Global Statistical Speed Matrix

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GS^2M is a concept of a database containing data stored in records they can be addressed with integer values taken from geographic coordinates with easy formulas. It is meant to be a layer totally separated from OSM vector data never linked with existing ways and nodes, used only for queries during routing process when searching for the fastest way to get to destination.

In first thoughts each record contains information about quasi-square cell (1 second of width and 1 second of length on the map). Each second of latitude is always about 31 meters on the earth surface. Each second of longitude is about 31 meters only near the equator and the more far from equator we are, the less each second of longitude is to finally meet zero on poles. Because of that reason it is necessary to make few tweaks to make database more memory-efficent without losing any important data necessary in routing process. This will be described later what we need to do in order to have 31 meters as an average cell width.


First of all, to make it widely usable, GS^2M should meet few requirements like:


  1. everybody can have her/his own GS^2M database created from her/his own NMEA/GPX tracks
  2. database can be merged easily with, for example, my friends' databases without losing any necessary information
  3. then our databases can be uploaded to a public server in order to make this database Global


  1. nobody needs to know where I parked my car 3 days ago from 10pm to 7am ;-), but you may need to know that usually because of traffic from 8am to 11am GMT maximum possible speed is 40 km/h when you travel by M1 from Swords to Dublin (fortunately it is not so bad when you travel in opposite direction ;-) that time)


  1. easy segmentation (for example into continents, countries, etc. whatever is necessary to cope with limited memory devices)
  2. easy updating process by merging main public database with recent NMEA/GPX points processed into small update-databases
  3. easy upgrade to variable cell size addressing

Story begins

Basically Global Statistical Speed Matrix is 2-dimensional matrix containing records stored in 360x60x60 columns and 180x60x60 rows. Each record contains data from NMEA/GPX points localized inside a quasi-square cell with 1 longitude-second of width and 1 latitude-second of length.

One record can contain data such as:

  • average speed (actually multiplicative inversed speed value which will be our metric, measured in time units, used to find the fastest way to destination). To make it even better, all speed data in each record can be stored hour after hour in a sub-matrix with 24x7 size in order not to loose important information about daily and weekly periods in traffic.
  • average altitude above a sea level in order to exclude NMEA/GPX points collected when travelling with a plane
  • number of NMEA/GPX points included in these average values
  • heading, in order to have separated speed data about going forward and backward when passing that cell. On weekdays there is a huge traffic in the morning on ways they lead from country side to city center, because majority of people go to work that time. But you can easily travel during that time in opposite directions. Analogically there is a huge traffic on those opposite directions in the afternoon when people come back from work, etc.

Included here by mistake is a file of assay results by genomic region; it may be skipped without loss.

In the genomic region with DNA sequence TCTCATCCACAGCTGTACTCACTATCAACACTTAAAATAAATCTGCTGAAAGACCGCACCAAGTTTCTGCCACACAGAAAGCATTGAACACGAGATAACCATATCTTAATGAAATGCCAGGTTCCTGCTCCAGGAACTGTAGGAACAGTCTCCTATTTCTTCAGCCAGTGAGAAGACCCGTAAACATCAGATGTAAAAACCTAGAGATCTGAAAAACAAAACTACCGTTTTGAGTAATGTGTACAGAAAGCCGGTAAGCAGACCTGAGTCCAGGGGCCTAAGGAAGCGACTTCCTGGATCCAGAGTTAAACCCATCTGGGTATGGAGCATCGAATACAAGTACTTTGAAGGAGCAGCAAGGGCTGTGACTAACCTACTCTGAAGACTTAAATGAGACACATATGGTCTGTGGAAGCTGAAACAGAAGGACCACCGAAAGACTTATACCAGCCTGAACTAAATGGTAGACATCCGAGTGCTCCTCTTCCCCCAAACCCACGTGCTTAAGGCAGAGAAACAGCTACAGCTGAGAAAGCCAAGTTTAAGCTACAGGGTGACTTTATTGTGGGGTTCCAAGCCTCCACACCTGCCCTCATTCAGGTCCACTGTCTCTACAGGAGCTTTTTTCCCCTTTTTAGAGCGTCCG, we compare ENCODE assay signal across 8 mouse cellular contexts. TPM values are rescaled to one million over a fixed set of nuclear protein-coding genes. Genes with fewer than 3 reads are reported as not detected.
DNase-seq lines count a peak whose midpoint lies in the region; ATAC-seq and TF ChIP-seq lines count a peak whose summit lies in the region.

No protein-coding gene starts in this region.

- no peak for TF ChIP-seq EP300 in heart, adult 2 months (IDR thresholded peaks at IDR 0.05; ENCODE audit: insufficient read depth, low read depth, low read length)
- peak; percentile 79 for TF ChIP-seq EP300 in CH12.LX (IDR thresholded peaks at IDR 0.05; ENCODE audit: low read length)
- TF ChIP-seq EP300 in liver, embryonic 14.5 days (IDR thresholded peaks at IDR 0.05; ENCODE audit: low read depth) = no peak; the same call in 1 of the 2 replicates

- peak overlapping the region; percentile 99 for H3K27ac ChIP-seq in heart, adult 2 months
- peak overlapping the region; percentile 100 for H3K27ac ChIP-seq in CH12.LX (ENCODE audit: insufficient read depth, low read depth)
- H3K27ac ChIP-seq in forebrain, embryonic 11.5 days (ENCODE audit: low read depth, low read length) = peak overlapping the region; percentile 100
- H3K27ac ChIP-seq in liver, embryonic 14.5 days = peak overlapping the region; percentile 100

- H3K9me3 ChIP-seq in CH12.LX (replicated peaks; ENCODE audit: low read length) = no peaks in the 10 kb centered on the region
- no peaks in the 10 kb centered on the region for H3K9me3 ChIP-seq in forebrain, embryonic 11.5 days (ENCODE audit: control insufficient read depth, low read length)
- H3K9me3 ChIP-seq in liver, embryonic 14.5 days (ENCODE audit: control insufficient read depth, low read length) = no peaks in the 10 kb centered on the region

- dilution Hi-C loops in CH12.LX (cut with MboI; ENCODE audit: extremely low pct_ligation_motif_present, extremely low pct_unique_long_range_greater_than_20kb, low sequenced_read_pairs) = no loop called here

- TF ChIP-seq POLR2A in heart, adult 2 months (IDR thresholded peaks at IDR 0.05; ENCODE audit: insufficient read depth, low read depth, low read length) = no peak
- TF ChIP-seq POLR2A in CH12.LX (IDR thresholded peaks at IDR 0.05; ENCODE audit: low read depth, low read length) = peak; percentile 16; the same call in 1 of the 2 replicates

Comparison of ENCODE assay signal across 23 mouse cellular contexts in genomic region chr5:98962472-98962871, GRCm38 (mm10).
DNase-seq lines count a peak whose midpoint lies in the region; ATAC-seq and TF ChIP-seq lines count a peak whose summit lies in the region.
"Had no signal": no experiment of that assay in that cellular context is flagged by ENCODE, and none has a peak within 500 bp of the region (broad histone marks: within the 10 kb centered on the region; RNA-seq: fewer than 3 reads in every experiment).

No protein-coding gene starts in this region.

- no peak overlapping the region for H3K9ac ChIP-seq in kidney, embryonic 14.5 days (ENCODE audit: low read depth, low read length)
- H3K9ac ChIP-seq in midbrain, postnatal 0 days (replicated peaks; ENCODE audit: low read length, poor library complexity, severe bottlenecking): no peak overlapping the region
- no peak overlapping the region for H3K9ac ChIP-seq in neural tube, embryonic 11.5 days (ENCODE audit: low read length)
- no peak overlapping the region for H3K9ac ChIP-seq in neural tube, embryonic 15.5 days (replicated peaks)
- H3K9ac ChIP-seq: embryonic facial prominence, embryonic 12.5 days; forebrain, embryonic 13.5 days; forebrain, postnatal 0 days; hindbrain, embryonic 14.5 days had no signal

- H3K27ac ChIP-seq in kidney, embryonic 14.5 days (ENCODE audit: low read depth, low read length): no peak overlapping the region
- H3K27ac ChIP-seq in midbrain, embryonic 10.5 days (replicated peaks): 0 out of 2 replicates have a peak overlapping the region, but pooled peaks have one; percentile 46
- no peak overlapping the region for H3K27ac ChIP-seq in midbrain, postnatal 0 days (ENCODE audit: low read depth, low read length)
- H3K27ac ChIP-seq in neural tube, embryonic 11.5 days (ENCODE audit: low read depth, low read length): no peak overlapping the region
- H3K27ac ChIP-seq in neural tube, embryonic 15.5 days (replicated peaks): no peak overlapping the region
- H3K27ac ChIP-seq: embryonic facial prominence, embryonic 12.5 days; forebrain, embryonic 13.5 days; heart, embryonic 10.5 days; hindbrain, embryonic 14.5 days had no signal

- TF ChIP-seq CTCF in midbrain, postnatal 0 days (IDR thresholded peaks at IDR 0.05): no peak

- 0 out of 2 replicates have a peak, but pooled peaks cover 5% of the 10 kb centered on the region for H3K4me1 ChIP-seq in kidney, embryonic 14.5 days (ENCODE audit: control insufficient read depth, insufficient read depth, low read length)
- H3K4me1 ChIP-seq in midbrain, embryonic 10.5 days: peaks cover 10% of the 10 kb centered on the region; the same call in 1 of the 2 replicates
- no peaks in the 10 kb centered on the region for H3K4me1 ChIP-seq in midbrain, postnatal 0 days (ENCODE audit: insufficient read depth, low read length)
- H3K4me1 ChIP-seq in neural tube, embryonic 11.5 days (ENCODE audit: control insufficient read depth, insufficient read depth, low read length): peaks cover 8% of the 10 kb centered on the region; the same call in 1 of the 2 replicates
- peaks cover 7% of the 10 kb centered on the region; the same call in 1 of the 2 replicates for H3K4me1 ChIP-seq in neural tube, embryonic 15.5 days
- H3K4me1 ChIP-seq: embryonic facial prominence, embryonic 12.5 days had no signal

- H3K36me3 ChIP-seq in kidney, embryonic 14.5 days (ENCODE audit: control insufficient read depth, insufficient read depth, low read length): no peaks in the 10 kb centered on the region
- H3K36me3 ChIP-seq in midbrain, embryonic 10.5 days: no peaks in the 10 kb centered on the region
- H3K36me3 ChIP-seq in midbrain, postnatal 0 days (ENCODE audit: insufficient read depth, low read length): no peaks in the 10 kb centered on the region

Cell adressing

There is no cell addressed with [zero,zero].


Height of each row on the map is about 31 meters.

Rows are addressed with integer numbers:

  • from -324000 to -1 on southern hemishere
  • from 1 to 324000 on northern hemisphere


In brief columns are addressed analogically:

  • from -648000 to -1 on western hemishere
  • from 1 to 648000 on eastern hemisphere

But in order to maintain 31 meters as an average width of a column on the map, little bit of complexity is necessary. Starting from North Pole to Equator there will be 13 sections with different number of columns:

rowscolsmax & min latitude valuesnumber of cells
1490°00'00" >= φ > 89°59'59" 4
42089°59'59" >= φ > 89°59'55" 80
2210089°59'55" >= φ > 89°59'33" 2 200
10550089°59'33" >= φ > 89°57'48" 52 500
213150089°57'48" >= φ > 89°54'15" 319 500
742450089°54'15" >= φ > 89°41'53" 3 339 000
21231350089°41'53" >= φ > 89°06'30" 28 660 500
64754050089°06'30" >= φ > 87°18'35" 262 237 500
64338100087°18'35" >= φ > 85°31'22" 521 073 000
1952416200085°31'22" >= φ > 80°05'58" 3 162 888 000
3330232400080°05'58" >= φ > 70°50'56" 10 789 848 000
8303764800070°50'56" >= φ > 47°46'59" 53 807 976 000
172019129600047°46'59" >= φ > 00°00'00" 222 936 624 000

So there will be 291 513 020 284 cells to cover the northern hemisphere, so in total we need 583 026 040 568 cells to cover the Earth this way.

Data processing

Average values

Only NMEA/GPX points with non-zero speed value are included to process the average values in a cell. New n+1 average value is counted iterationally, so there is no need to know n points they were counted before in that cell.

av_new = av_old * n / (n+1)  +  value_new / (n+1);

However using only simple arithmetic mean formula can cause one issue, that in fact that will be weighted mean value. Tracks with lower speed values will contribute more to the final average value, because there are more NMEA/GPX points left in the same cell, when you travel slower. Knowing that, final formula should look like:

av_new = av_old * n / (n+speed_new/weight)  +  value_new / (n+speed_new/weight);
n = n+speed_new/weight;

where, for example, weight=130.


Each cell contains average values and n-values for going forward and backward separately.


Knowing daily and weekly traffic periods might be very valuable in routing process. Nobody would mind to know that if she/he started a trip one hour earlier, she/he would reach her/his destination 5 hours earlier.